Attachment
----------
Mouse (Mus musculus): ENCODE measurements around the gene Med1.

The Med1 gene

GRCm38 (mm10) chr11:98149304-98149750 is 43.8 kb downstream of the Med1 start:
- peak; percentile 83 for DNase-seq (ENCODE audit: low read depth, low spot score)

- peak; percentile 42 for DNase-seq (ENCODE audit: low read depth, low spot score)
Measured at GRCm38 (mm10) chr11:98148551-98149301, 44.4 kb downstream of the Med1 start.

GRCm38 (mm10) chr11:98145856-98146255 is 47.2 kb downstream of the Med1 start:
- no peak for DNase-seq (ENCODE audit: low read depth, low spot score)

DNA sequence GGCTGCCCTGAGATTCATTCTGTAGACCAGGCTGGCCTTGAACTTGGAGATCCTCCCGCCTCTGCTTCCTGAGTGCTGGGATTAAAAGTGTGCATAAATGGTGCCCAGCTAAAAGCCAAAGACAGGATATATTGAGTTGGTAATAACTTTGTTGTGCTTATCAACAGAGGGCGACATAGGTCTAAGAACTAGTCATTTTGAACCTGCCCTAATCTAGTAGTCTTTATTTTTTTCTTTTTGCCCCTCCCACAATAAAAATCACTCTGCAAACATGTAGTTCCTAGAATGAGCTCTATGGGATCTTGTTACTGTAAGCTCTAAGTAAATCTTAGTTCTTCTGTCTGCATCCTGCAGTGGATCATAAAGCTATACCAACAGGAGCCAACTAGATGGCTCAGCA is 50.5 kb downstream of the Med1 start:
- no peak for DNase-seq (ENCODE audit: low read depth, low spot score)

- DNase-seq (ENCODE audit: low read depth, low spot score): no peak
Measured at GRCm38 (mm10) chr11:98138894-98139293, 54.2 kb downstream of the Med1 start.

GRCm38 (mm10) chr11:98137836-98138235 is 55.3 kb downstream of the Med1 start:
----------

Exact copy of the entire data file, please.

Mouse (Mus musculus): ENCODE measurements around the gene Med1.

The Med1 gene

GRCm38 (mm10) chr11:98149304-98149750 is 43.8 kb downstream of the Med1 start:
- peak; percentile 83 for DNase-seq (ENCODE audit: low read depth, low spot score)

- peak; percentile 42 for DNase-seq (ENCODE audit: low read depth, low spot score)
Measured at GRCm38 (mm10) chr11:98148551-98149301, 44.4 kb downstream of the Med1 start.

GRCm38 (mm10) chr11:98145856-98146255 is 47.2 kb downstream of the Med1 start:
- no peak for DNase-seq (ENCODE audit: low read depth, low spot score)

DNA sequence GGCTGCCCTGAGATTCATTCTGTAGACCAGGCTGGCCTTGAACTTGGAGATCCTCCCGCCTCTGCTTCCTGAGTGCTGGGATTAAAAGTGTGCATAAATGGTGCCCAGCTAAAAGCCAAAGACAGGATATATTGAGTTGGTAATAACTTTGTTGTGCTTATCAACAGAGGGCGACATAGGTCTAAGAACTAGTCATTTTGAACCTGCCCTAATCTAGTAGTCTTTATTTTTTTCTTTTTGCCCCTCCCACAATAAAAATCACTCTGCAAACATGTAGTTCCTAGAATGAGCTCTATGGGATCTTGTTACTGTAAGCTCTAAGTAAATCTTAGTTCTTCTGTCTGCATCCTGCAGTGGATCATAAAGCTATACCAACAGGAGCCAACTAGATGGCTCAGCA is 50.5 kb downstream of the Med1 start:
- no peak for DNase-seq (ENCODE audit: low read depth, low spot score)

- DNase-seq (ENCODE audit: low read depth, low spot score): no peak
Measured at GRCm38 (mm10) chr11:98138894-98139293, 54.2 kb downstream of the Med1 start.

GRCm38 (mm10) chr11:98137836-98138235 is 55.3 kb downstream of the Med1 start: